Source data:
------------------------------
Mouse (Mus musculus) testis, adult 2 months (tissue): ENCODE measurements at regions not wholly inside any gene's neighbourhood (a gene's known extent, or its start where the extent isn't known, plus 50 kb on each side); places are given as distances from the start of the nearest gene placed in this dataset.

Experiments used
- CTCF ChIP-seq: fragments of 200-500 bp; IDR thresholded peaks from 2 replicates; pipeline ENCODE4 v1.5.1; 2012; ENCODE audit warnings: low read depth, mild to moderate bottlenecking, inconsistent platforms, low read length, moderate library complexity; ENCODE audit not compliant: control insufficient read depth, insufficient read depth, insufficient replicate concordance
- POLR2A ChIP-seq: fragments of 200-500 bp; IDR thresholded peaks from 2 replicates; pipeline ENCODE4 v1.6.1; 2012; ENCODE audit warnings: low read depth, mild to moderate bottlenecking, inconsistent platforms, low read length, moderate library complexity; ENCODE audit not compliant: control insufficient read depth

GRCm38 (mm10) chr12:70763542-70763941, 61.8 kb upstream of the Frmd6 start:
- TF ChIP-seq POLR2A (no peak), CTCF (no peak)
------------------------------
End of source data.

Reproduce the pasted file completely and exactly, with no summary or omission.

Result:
Mouse (Mus musculus) testis, adult 2 months (tissue): ENCODE measurements at regions not wholly inside any gene's neighbourhood (a gene's known extent, or its start where the extent isn't known, plus 50 kb on each side); places are given as distances from the start of the nearest gene placed in this dataset.

Experiments used
- CTCF ChIP-seq: fragments of 200-500 bp; IDR thresholded peaks from 2 replicates; pipeline ENCODE4 v1.5.1; 2012; ENCODE audit warnings: low read depth, mild to moderate bottlenecking, inconsistent platforms, low read length, moderate library complexity; ENCODE audit not compliant: control insufficient read depth, insufficient read depth, insufficient replicate concordance
- POLR2A ChIP-seq: fragments of 200-500 bp; IDR thresholded peaks from 2 replicates; pipeline ENCODE4 v1.6.1; 2012; ENCODE audit warnings: low read depth, mild to moderate bottlenecking, inconsistent platforms, low read length, moderate library complexity; ENCODE audit not compliant: control insufficient read depth

GRCm38 (mm10) chr12:70763542-70763941, 61.8 kb upstream of the Frmd6 start:
- TF ChIP-seq POLR2A (no peak), CTCF (no peak)